Couple driving and holding hands in a car at night, dark road, with a view of their sad concerned faces in the rearview mirror

The Fallible Caregiver Series: Facing Reality With Her

About 4 years ago, I felt like God spoke to me. No, not an audible voice or a vision. Nothing like that. It felt like more of an impression and a strong thought, but I've walked with God for over 20 years now, and on rare occasions, I get a powerful impression of a thought coming to me from above.

It was like a father instructing his son about a critical duty he will need to fulfill in the future. It went something like this: My son, you, and you alone will need to hold her hand and walk her to Jesus.

I knew what it meant. I knew aside from a miraculous healing or a medical breakthrough, this damn stage 4 cancer will probably take my sweet wife at some point.

I am the only one equipped to make this trek

This is a terrifying thought to me. I'm not equipped for something like that. The few times where we've sat together and really pulled back the curtain of self-protection and stared reality in the face, through the tears and dread, everything in me just wants to run as far away as I can get. Yet I'm the only one in her life who can really do this with her, and in ways, I am the only one equipped to make this trek.

I'm the only one equipped, frankly, because I have to be, because everyone else in her large family is still in some form of denial, even 7 years after her re-diagnosis. It breaks her heart and pisses me off to no end.

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She just wants to be close

Part of me understands their distance and denial when I try to put myself in their shoes. The other part of me wants to scream at them to wake the F up.

You don't have decades with your sister or your daughter. She just wants to be close with you all, but EVERYTHING in your lame lives is put ahead of calling her or spending time with her. You continually cause her grief and pain by stupid things you say and do.

You will not grow old together, you dumbasses, and when she goes home, you will live the rest of your lives with deep regret that you could have done so much more to help her and love her. Instead, you continually hurt her more than the cancer did.

Talking to family

I'll give you an example. My wife's older sister, who's 10 years older, recently made a rare stop by our house. We'd had no contact with her for 2 years because she is such a toxic personality, and we had to protect ourselves. However, she had attempted to apologize and reconcile with us, and we forgave her and were trying to forge a new relationship together.

So she's sitting in our living room, and we're just making small talk. My work came up, and she asked what I'd been working on. I shared a few of my projects but then mentioned our movie, A Brave Hope. From 2017 to 2019, Rebekah and I, along with a film crew, filmed a feature documentary about Rebekah's life, faith, and journey with cancer.

It's everywhere in our social circles, and it's viewable online and on DVD. I knew she knew about it. It's the most important thing Rebekah (and I) have ever done, sort of like a crown achievement of our lives.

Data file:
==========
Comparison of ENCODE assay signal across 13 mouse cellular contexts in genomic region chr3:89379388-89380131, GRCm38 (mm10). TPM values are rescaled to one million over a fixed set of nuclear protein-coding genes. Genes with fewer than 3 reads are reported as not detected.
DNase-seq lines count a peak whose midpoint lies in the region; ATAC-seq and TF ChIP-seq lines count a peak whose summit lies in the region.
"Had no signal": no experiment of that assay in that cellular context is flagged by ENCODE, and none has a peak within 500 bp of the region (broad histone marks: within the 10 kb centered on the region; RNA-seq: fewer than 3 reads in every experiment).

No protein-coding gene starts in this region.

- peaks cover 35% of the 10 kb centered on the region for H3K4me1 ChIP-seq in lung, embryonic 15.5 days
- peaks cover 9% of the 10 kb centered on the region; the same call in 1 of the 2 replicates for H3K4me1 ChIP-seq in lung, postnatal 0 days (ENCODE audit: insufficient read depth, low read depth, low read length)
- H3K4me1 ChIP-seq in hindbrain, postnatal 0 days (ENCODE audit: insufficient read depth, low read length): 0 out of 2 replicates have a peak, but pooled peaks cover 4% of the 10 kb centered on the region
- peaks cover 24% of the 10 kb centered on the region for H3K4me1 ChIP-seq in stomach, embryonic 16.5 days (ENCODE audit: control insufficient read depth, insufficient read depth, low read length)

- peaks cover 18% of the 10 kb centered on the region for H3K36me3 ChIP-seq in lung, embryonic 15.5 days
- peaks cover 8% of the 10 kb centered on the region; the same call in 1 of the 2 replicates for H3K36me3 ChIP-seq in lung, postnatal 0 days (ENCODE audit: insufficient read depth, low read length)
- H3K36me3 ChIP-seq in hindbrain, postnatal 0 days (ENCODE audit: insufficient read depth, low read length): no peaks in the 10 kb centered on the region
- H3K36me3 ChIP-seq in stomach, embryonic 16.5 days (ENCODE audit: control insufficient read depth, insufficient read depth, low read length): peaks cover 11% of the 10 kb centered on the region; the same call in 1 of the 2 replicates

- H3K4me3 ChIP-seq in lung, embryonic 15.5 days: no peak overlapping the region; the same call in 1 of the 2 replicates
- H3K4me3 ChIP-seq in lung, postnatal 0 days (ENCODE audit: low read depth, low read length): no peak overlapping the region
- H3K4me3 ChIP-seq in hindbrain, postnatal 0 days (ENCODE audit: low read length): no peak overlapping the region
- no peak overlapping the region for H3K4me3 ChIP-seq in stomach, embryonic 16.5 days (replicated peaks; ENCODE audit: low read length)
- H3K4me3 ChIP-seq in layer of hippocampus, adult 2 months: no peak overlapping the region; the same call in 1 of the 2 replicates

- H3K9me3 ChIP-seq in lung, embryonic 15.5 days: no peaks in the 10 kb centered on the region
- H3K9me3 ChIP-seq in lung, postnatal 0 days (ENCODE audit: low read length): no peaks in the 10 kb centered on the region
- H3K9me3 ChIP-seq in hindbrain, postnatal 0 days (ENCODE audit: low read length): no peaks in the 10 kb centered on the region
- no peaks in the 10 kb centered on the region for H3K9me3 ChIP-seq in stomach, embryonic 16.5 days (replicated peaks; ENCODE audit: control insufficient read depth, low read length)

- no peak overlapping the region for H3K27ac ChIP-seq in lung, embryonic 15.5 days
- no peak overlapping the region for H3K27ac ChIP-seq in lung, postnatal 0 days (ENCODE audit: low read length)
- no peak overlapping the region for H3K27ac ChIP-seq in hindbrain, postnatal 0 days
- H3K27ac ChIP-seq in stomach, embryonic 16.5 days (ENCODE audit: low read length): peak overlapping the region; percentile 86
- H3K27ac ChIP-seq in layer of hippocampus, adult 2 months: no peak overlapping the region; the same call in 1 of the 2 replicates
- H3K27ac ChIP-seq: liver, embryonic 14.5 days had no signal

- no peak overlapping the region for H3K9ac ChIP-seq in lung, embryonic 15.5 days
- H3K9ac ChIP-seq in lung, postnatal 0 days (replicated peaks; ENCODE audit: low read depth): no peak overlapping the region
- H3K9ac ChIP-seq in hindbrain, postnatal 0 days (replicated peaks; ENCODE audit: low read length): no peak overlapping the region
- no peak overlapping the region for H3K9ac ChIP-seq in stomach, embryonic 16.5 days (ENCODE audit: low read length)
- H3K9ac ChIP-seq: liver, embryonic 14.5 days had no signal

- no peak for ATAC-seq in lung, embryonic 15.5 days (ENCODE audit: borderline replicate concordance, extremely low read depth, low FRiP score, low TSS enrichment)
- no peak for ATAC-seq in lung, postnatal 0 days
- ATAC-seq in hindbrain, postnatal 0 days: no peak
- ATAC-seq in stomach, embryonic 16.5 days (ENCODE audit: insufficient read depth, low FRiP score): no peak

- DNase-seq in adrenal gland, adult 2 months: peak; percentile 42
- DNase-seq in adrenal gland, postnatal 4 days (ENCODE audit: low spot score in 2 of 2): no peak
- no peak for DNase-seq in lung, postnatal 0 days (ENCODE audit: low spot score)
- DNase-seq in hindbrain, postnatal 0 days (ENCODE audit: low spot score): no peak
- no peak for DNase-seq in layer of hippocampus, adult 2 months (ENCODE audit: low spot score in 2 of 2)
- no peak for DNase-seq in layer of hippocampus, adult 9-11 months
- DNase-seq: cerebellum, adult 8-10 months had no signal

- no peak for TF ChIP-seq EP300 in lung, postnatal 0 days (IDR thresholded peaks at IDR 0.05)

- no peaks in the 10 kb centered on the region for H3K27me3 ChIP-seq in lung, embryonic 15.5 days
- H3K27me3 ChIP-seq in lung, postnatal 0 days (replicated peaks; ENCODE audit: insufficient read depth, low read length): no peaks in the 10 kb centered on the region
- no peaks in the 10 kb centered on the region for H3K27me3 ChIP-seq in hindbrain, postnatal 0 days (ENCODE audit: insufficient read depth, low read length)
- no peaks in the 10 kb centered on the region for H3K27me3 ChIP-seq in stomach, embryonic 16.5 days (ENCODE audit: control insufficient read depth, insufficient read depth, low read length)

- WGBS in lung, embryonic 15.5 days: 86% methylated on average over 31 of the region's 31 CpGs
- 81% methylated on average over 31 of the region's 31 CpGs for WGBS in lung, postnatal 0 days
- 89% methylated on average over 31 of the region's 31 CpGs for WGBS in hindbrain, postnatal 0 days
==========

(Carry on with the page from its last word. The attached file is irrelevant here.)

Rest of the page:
"Oh, did you ever see our movie?" I asked.

She put her hands to her face and said, "No, I haven't. I can't watch movies like that. They're too emotional. I'll just start crying, and then I can't stop." She sort of chuckled as she said this.

You are not alone

What the… (Lord help me, I have to not vomit a cuss storm). This is your little sister who lives every day with terminal cancer, who struggles, who suffers, who hurts, who did something amazing and brave to help people understand cancer and also find hope through it, and you can't take one hour to watch this for her? Are you oblivious that you just told her how unimportant she is to you and that her pain (or achievements) are of little concern to you?

I'm sorry for this ranting vent. I'm hoping, however, that if you can relate to any of this family fuming, you can find some sort of cathartic and vicarious release through my out-rage. YANA: You Are Not Alone.

Life is relationships

I've never shared with Rebekah about what God spoke to me that day 3 years ago. It just felt like it was something for me alone, an instruction to tuck in my heart and carry out between the 2 of us. Six years ago, I walked my dad to Jesus, sitting with him as he took his last breaths. Cause of death? Cancer.

If or when the time comes for me to walk my dear wife to Jesus, I trust that if our Father entrusted me with the task, he will also equip me to do it.

Tough article to write, friends, and I know it is tough for many of you to read. Here's my parting word: Life is relationships; everything else is just stuff and things.

This article represents the opinions, thoughts, and experiences of the author; none of this content has been paid for by any advertiser. The team does not recommend or endorse any products or treatments discussed herein. Learn more about how we maintain editorial integrity here.

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